How has the NI establishment reacted? There is a good deal of doubt over whether Larkin was right to bring charges. Opinion was divided but not entirely along party lines. Some DUP figures deplored the likely cost of going all the way to the Supreme Court. A majority deplored such gross comments from someone who should have known better. But for some lawyers among the public representatives the action was justified because the attack was so severe. Most wanted the quick resolution that transpired. There is every indication that the Attorney took his own decision and did not seek advance judicial approval. How his reputation will be affected remains to be seen; but at least he vigorously asserted the independence of his new office.
It’s likely that the natural nervousness of the judiciary about politicians generally was increased by the unwelcome publicity and by Westminster’s casual disapproval of the prosecution. For their part local politicians are unlikely to be any clearer about the parameters of judicial independence. Perhaps the Attorney will now feel free to explain himself to the Assembly’s Justice Committtee.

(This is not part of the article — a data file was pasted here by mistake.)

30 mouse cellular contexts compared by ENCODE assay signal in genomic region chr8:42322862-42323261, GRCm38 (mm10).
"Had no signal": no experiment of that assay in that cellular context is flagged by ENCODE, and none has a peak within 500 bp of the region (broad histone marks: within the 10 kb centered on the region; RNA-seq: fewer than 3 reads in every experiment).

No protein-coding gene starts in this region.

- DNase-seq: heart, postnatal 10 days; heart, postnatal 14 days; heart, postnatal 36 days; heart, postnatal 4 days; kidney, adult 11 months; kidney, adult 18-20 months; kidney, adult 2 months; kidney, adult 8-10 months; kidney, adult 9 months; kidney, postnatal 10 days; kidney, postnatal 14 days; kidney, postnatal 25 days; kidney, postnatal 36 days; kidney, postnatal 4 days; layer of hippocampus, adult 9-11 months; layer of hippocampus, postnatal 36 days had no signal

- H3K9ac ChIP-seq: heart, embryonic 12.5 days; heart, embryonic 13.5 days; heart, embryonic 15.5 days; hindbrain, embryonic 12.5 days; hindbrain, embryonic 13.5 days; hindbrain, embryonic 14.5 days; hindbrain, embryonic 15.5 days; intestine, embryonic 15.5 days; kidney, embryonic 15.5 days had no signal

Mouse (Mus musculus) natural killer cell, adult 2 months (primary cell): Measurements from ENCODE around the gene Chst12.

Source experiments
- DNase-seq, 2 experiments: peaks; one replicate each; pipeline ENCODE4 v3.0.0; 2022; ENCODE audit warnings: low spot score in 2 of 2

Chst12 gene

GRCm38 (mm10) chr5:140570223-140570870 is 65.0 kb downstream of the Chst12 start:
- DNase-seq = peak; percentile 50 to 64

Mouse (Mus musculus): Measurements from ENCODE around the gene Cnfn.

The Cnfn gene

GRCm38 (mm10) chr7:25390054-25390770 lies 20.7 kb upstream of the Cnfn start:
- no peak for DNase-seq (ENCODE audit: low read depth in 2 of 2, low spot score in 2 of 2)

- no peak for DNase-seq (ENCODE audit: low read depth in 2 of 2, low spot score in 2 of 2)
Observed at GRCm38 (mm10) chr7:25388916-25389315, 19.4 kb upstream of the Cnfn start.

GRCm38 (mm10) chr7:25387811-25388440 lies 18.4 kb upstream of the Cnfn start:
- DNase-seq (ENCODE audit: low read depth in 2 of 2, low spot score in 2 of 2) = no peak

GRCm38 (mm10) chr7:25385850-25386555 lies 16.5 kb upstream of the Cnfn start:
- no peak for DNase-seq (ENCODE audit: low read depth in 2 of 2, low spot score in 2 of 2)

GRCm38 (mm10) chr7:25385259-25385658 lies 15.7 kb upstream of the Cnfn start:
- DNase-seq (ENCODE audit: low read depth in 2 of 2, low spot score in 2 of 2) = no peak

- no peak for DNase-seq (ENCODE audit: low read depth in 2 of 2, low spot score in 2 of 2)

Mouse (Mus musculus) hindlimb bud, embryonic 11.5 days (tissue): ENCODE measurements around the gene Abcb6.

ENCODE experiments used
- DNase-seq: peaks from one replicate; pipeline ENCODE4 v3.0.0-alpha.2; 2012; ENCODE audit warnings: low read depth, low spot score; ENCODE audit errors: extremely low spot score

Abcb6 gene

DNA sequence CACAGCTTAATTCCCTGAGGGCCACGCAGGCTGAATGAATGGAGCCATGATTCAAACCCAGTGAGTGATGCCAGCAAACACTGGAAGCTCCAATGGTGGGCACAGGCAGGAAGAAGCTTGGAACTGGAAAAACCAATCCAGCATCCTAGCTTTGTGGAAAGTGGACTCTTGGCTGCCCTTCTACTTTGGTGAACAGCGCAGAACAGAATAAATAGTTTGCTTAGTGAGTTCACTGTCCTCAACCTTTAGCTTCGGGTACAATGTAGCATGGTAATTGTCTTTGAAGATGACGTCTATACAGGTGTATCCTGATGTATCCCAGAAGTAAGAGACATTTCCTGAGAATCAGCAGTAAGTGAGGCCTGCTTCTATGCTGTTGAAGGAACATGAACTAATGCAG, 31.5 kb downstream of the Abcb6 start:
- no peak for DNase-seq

Quite a few local politicians asked: could someone in Hain’s position attack an English judge so blatantly and get away with it? The answer surely is, quite probably yes. And that may be another uncomfortable legacy of Peter Hain’s vanity outburst against a Northern Ireland judge.
This post first appeared in the blogs of the Judicial Independence section of the website of Constitution Unit, University College London. My thanks to Mick and in particular Pete Baker for his meticulous posting on the ongoing story.
WITH MANY THANKS TO : SLUGGER O’ TOOLE.
- The Hain contempt case: a warning to England from Northern Ireland (sluggerotoole.com)
- Peter Hain Quits His Post in Shadow Cabinet ! (seachranaidhe1.wordpress.com)
- Peter Hain contempt case shelved (express.co.uk)
- Contempt Case Against Peter Hain Is Dropped (news.sky.com)
- Peter Hain contempt case shelved (thisislondon.co.uk)